From NASA: For the first time in almost 20 years, northern autumn began on the night of a full Moon. The coincidence sets the stage for a “Super Harvest Moon” and a must-see sky show to mark the change of seasons.
The action began at sunset on Sept 22nd, the last day of northern summer. As the sun sank in the west, bringing the season to a close, the full Harvest Moon rose in the east, heralding the start of fall. The two sources of light mixed together to create a kind of 360-degree, summer-autumn twilight glow that is only seen on rare occasions.
The Harvest Moon gets its name from agriculture. In the days before electric lights, farmers depended on bright moonlight to extend the workday beyond sunset. It was the only way they could gather their ripening crops in time for market. The full Moon closest to the autumnal equinox became “the Harvest Moon,” and it was always a welcome sight.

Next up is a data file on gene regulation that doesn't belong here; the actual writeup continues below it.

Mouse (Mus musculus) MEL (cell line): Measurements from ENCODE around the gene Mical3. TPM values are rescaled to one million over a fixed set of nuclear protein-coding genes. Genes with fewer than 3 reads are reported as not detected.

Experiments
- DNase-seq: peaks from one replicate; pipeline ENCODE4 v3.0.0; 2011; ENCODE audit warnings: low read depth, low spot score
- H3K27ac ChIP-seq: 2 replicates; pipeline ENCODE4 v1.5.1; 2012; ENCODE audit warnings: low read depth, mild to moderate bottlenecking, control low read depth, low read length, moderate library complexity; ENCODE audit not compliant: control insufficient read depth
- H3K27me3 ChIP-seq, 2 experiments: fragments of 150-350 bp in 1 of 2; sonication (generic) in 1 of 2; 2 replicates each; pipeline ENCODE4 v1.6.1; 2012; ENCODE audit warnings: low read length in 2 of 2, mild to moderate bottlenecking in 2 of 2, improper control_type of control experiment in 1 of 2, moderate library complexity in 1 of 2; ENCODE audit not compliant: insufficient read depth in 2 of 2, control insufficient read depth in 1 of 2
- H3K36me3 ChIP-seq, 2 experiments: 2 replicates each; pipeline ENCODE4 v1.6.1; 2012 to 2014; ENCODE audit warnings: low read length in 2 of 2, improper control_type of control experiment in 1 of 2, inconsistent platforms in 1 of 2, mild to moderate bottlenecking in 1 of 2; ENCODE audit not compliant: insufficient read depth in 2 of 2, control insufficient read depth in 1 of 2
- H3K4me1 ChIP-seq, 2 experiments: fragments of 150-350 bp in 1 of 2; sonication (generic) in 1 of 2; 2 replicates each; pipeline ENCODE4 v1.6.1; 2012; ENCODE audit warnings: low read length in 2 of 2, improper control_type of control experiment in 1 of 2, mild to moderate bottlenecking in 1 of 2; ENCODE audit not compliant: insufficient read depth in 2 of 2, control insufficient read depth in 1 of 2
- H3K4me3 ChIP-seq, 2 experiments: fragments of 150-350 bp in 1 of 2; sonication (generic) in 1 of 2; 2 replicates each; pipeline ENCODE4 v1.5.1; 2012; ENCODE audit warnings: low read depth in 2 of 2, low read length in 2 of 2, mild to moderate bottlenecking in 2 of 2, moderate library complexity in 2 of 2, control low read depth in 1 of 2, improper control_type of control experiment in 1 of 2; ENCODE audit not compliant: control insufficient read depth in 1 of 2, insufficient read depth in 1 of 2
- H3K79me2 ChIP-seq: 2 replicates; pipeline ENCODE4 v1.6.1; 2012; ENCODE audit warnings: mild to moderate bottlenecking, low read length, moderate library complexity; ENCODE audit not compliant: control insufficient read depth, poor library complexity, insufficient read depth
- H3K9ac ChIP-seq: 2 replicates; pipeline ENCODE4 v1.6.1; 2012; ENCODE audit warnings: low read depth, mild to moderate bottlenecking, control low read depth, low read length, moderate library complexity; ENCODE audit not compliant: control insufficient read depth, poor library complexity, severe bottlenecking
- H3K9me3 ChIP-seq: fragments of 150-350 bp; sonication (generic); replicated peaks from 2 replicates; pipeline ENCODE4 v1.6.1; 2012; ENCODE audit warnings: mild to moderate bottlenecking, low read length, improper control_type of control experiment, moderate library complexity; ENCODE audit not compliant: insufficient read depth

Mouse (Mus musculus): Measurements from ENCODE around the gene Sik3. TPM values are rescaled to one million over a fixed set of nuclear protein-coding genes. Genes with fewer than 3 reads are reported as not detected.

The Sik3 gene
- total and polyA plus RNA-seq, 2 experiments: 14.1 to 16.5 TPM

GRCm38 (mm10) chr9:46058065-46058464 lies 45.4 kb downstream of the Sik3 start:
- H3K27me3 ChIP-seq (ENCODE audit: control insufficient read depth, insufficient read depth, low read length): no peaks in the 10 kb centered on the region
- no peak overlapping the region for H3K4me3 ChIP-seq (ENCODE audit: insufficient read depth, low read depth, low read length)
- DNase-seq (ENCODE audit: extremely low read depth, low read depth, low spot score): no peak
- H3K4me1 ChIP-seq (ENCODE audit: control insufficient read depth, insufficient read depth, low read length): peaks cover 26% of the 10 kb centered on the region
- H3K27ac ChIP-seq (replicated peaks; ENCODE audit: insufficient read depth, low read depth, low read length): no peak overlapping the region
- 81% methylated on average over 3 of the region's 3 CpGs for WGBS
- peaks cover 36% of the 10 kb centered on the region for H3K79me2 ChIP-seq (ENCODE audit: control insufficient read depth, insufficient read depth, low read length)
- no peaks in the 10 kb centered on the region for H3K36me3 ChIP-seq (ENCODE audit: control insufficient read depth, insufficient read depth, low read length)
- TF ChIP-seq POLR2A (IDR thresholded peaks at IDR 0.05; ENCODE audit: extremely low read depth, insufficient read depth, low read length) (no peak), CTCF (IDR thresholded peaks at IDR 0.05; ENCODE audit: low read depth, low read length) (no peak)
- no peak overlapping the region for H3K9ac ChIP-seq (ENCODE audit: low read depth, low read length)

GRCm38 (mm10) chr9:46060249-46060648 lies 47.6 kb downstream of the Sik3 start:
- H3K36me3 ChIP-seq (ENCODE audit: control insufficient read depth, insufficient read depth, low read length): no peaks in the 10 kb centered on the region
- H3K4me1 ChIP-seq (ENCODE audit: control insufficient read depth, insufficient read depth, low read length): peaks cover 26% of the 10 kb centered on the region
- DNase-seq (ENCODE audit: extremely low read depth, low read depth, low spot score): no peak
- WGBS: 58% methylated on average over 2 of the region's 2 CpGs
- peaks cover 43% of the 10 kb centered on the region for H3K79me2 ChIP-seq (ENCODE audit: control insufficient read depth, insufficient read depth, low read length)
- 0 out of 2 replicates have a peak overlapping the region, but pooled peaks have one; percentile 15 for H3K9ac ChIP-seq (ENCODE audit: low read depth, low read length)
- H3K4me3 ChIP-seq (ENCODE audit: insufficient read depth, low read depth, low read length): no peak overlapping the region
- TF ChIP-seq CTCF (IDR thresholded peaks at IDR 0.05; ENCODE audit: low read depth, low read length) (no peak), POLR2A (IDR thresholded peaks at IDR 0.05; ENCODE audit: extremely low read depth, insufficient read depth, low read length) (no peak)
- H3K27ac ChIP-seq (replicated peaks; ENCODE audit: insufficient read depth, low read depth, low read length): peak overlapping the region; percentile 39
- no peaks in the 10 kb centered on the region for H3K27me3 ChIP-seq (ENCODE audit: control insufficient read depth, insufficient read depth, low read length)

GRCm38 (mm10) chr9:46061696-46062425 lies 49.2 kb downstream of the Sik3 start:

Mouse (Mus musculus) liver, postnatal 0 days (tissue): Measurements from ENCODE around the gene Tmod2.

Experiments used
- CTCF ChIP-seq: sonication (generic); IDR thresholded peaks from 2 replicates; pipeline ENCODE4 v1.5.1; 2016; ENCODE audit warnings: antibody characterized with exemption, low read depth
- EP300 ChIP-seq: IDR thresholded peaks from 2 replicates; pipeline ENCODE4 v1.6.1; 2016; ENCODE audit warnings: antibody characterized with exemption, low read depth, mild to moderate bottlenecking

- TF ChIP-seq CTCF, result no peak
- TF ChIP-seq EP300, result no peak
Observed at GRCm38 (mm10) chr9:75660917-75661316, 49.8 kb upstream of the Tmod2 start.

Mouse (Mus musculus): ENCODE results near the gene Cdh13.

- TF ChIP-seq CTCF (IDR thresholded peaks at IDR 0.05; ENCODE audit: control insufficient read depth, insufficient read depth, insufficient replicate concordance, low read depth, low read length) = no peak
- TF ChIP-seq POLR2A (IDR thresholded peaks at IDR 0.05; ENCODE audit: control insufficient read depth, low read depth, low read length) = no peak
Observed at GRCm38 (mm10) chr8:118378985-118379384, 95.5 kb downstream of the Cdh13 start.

This one would be extra welcome because it is extra “Harvesty.”
Usually, the Harvest Moon arrives a few days to weeks before or after the beginning of fall. It’s close, but not a perfect match. The Harvest Moon of 2010, however, reaches maximum illumination a mere six hours after the equinox. This has led some astronomers to call it the “Harvestest Moon” or a “Super Harvest Moon.” There hasn’t been a comparable coincidence since Sept 23, 1991, when the difference was about 10 hours, and it won’t happen again until the year 2029.
A Super Harvest Moon, a rare twilight glow, a midnight conjunction—rarely does autumn begin with such celestial fanfare.
And by the way, I am interested in publishing a few fall photos from my readers. They must be taken in Big Sur. Send them to me as an attachment to an email only, please, to: firstname.lastname@example.org